LPS regulates a set of genes in primary murine macrophages by antagonising CSF-1 action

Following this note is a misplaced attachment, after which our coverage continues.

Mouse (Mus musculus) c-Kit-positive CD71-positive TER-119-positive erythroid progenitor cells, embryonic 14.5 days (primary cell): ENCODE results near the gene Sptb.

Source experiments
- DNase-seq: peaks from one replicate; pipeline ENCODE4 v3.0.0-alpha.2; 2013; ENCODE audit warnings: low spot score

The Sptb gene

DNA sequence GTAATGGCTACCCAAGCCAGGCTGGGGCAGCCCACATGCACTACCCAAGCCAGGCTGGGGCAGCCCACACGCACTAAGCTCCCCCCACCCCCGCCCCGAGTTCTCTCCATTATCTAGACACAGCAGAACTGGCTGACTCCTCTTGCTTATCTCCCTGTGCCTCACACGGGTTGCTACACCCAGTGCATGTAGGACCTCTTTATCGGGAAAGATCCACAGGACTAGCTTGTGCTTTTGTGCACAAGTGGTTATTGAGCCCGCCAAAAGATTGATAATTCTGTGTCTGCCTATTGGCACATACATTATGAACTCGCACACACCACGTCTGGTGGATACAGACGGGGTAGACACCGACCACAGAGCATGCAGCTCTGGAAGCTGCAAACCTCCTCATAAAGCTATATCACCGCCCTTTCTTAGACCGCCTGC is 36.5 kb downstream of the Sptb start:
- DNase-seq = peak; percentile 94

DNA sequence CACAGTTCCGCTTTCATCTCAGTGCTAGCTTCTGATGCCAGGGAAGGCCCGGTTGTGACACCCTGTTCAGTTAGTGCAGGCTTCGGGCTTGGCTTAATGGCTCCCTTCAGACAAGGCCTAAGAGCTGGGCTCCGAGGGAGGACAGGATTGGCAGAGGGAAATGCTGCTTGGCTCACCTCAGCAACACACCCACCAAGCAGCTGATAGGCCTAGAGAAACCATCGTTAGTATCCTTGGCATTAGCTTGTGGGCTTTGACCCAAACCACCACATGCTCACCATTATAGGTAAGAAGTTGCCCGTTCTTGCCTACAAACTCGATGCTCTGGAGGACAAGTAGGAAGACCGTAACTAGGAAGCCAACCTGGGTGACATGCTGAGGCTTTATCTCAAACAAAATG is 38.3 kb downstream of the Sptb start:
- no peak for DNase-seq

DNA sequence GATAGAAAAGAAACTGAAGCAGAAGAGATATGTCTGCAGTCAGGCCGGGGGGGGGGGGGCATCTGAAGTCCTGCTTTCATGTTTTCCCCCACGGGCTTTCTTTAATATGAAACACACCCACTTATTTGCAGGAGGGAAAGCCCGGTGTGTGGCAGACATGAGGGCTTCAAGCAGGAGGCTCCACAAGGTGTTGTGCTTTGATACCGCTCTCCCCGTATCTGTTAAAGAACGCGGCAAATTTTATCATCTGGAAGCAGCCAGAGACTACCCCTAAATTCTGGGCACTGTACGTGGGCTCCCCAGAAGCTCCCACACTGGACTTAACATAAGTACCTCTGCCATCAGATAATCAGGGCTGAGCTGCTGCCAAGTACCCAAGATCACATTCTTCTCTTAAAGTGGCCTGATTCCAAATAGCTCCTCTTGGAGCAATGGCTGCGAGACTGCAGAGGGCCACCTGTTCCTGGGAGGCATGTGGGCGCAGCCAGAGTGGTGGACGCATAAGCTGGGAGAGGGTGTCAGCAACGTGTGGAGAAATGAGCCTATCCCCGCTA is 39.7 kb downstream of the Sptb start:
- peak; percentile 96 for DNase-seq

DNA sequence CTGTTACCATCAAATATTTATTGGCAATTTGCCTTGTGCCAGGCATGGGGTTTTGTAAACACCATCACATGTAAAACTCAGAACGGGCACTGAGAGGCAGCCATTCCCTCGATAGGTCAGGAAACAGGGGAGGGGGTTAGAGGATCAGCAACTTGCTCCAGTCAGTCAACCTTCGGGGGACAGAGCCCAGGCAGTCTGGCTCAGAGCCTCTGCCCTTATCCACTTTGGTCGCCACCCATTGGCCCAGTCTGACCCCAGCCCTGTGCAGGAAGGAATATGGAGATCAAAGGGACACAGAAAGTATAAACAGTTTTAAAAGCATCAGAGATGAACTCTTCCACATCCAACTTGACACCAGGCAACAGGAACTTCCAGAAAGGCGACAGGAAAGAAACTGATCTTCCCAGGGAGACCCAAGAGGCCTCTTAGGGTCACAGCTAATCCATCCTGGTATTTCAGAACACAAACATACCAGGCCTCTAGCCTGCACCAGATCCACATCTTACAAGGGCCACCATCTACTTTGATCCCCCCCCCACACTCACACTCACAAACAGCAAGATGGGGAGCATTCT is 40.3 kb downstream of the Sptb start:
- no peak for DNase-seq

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We previously reported that bacterial products such as LPS and CpG DNA down-modulated cell surface levels of the Colony Stimulating Factor (CSF)-1 receptor (CSF-1R) on primary murine macrophages in an all-or-nothing manner. Here we show that the ability of bacterial products to down-modulate the CSF-1R rendered bone marrow-derived macrophages (BMM) unresponsive to CSF-1 as assessed by Akt and ERK1/2 phosphorylation. Using toll-like receptor (tlr)9 as a model CSF-1-repressed gene, we show that LPS induced tlr9 expression in BMM only when CSF-1 was present, suggesting that LPS relieves CSF-1-mediated inhibition to induce gene expression. Using cDNA microarrays, we identified a cluster of similarly CSF-1 repressed genes in BMM. By real time PCR we confirmed that the expression of a selection of these genes, including integral membrane protein 2B (itm2b), receptor activity-modifying protein 2 (ramp2) and macrophage-specific gene 1 (mpg-1), were repressed by CSF-1 and were induced by LPS only in the presence of CSF-1. This pattern of gene regulation was also apparent in thioglycollate-elicited peritoneal macrophages (TEPM). LPS also counteracted CSF-1 action to induce mRNA expression of a number of transcription factors including interferon consensus sequence binding protein 1 (Icsbp1), suggesting that this mechanism leads to transcriptional reprogramming in macrophages. Since the majority of in vitro studies on macrophage biology do not include CSF-1, these genes represent a set of previously uncharacterised LPS-inducible genes. This study identifies a new mechanism of macrophage activation, in which LPS (and other toll-like receptor agonists) regulate gene expression by switching off the CSF-1R signal. This finding also provides a biological relevance to the well-documented ability of macrophage activators to down-modulate surface expression of the CSF-1R.